A 13th different England centre partnership in 35 games? Brian O'Driscoll, the great Irish midfielder about to embark on his final World Cup campaign, would have been licking his lips were it not for the fact that he is licking his wounds instead. O'Driscoll will miss tomorrow's warm-up game in Dublin, the last outing before the big event in New Zealand, after failing to recover from a shoulder injury suffered during his side's defeat by France six days ago and is therefore denied the opportunity to strangle the new red-rose combination of Mike Tindall and Manu Tuilagi at birth.
England's management team, led by the granite-faced Martin Johnson, have spent the last three and a half years bending like soft rubber in selection, twisting themselves into all manner of fantastic shapes in seeking an answer to the centre question – a question that must seem to them to be insoluble. Tindall, a World Cup winner in 2003, has played alongside Olly Barkley, Jamie Noon, Riki Flutey and Shontayne Hape in recent seasons, while a fistful of others, from Tom May and Dan Hipkiss to Shane Geraghty, Toby Flood, Mathew Tait and Matt Banahan, have partnered each other. Hell, there was even a moment when spectacularly ill-equipped Ayoola Erinle had a run in the No 12 shirt. You couldn't make it up, yet Johnson did.
Unsurprisingly, the manager struck an optimistic note in discussing this latest punt: 48 hours before England's most important game in some considerable time, it would have been ridiculous of him to do anything other. But it is difficult to not to think that a fully-armed Irish midfield, with O'Driscoll playing outside Gordon D'Arcy and Jonny Sexton, would have fancied their chances of making a little hay in the summer sunshine.
"We wanted to give Manu another go," Johnson said, acknowledging that the 20-year-old newcomer from Leicester might perform better next month if he has two games of Test rugby behind him, one of them on hostile soil, rather than a single run-out in front of a home crowd at Twickenham. And Tindall? Is he really an inside centre? "We feel this is the right combination for this particular opposition," the manager replied.
A fortnight ago, Tindall led the side against Wales in Cardiff, partnered by the much-criticised Hape. And where might Hape, the man Johnson says he would defend "all day long", be in the pecking order as a result of this selection? "He has a sore knee," the manager said, before adding, slightly confusingly, that the New Zealand-born centre had been available. Is he dropped, then? "He's not been picked," Johnson responded, "but then, neither has Dylan Hartley and 13 others."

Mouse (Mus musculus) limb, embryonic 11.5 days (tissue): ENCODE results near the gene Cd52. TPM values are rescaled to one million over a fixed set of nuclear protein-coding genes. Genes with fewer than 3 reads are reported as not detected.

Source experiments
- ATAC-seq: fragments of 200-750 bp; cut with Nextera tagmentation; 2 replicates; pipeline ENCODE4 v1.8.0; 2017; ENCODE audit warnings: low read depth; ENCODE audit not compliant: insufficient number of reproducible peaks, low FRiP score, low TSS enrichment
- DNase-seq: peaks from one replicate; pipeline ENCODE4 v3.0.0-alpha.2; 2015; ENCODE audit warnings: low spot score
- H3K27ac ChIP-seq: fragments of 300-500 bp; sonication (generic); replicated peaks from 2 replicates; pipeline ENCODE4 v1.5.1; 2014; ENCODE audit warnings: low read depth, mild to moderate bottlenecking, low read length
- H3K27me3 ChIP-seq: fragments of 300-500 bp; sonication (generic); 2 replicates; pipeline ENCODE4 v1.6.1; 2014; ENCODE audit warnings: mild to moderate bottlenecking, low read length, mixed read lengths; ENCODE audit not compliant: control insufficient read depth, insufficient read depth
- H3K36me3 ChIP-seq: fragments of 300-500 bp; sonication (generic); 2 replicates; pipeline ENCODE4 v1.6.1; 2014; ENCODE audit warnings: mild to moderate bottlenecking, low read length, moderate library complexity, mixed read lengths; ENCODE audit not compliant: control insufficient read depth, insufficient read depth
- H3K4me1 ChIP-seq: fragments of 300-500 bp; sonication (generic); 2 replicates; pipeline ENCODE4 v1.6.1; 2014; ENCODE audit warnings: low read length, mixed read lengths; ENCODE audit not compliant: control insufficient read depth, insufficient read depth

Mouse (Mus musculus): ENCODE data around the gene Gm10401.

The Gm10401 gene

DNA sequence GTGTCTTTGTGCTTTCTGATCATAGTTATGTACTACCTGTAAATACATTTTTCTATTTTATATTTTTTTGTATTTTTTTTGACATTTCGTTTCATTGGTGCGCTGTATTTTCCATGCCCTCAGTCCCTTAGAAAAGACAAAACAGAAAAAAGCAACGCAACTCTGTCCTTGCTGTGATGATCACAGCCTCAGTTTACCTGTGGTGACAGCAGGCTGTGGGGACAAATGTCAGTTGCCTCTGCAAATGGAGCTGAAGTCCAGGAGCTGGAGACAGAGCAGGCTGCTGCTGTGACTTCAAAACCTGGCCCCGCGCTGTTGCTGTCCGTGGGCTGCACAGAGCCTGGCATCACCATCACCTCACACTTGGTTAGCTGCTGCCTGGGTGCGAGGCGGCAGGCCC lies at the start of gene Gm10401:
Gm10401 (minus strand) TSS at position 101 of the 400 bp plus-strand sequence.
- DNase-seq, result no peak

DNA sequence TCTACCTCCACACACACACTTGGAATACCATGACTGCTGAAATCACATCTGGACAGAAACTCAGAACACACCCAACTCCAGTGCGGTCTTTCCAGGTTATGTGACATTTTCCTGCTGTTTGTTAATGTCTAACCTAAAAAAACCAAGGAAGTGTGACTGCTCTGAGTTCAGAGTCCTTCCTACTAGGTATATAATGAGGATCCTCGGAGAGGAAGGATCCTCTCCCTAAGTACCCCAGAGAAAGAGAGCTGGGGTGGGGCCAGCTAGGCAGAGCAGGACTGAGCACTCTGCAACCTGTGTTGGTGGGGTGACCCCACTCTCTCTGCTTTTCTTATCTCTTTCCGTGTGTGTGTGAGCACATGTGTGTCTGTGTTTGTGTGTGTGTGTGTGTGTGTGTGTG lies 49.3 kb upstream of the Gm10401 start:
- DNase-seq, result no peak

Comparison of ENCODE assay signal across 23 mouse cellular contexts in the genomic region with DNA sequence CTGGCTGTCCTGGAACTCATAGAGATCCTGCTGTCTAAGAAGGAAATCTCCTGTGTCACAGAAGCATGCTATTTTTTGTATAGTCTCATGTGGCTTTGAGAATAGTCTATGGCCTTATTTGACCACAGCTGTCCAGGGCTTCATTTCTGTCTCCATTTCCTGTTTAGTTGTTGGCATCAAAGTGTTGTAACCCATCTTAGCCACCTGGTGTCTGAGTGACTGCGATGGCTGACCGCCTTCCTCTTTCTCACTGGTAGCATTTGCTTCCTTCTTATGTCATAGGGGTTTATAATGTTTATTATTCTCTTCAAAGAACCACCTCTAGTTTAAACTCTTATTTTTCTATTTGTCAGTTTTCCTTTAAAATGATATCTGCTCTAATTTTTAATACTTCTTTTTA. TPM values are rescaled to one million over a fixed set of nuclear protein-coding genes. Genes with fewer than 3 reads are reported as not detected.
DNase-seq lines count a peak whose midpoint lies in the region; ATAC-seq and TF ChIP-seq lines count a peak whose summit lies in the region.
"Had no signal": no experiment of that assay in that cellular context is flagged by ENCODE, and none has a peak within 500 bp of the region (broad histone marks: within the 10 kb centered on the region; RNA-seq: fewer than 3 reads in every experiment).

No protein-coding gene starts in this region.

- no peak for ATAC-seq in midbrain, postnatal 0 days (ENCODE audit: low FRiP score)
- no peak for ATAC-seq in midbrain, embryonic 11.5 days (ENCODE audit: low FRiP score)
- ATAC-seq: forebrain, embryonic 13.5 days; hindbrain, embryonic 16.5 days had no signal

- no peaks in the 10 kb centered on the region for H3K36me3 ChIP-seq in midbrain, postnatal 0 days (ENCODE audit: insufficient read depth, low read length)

Hartley will be on the bench at Lansdowne Road, which is more than can be said for Hape, but the hooker will not be best pleased with life even so. By picking Andrew Sheridan, considered fit enough to start following weeks and months of shoulder trouble, and Steve Thompson alongside Dan Cole in the front row, Johnson has gone for size, and plenty of it. Which may be the shape of things to come.
Last March, when England lost badly in Dublin and saw a Six Nations Grand Slam go west as a consequence, Cole was aided and abetted by Hartley and Alex Corbisiero, both of whom might be said to be more constructive footballers than the men selected ahead of them for this one. Given Johnson's love of quantity in the pounds and ounces department, the starting spots against Argentina in Dunedin a fortnight tomorrow are now Sheridan's and Thompson's to lose.
In saying that he had complete trust in all members of his World Cup party – "I'd travel with 29 if I didn't trust 30, believe me" – Johnson made mention of Jonny Wilkinson, alongside whom he secured the Webb Ellis Trophy on that night of nights in Sydney eight years ago. Wilkinson has beaten Flood to the No 10 shirt, having spent the entire Six Nations "shining the pine" on the bench, and while the manager gave no indication that this was a decisive moment in the outside-half contest, he was happy to accept that experience counts for double at this late stage of proceedings.
"No matter how many Tests he's played, no matter what he's achieved, Jonny is still the one out there working harder than anyone in an effort to be a better player," he said admiringly. "As I said during the Six Nations, when Toby was in the side, there's always a case for picking Jonny."
Interestingly, Ireland have pulled a similar stunt at stand-off by selecting the long-serving Ronan O'Gara, very much a kick-driven 10 in the Wilkinson mould, ahead of Sexton, whose stylistic similarities to Flood are obvious enough. Other intriguing developments see the return of Geordan Murphy at full-back – Rob Kearney, so effective as a Test Lion in South Africa two summers ago, is struggling for fitness once again – and of the hard-bitten Munster hooker Jerry Flannery in the middle of the front row.
There is also a revamp in the loose forward department. Sean O'Brien, the bulldozing flanker from Leinster who was voted European player of the year last term, is suffering from knee ligament trouble, so Stephen Ferris of Ulster will have a gallop on the blind side of the scrum. If Ferris is truly fit, this is hardly calamitous news for Ireland: he is, after all, a player of the highest calibre. There again, the "if" is an unusually large one. There are those in Emerald Isle rugby circles who wonder whether Ferris will ever recover fully from chronic knee trouble.
Ireland have yet to win a warm-up game, but Declan Kidney, their coach, is not even close to panic mode. "I believe we'll get into our stride now," he said yesterday. Johnson was probably nearer the mark, though. "They've lost three and we were very disappointed to lose in Cardiff," he remarked. "They're in a similarly desperate situation to ourselves."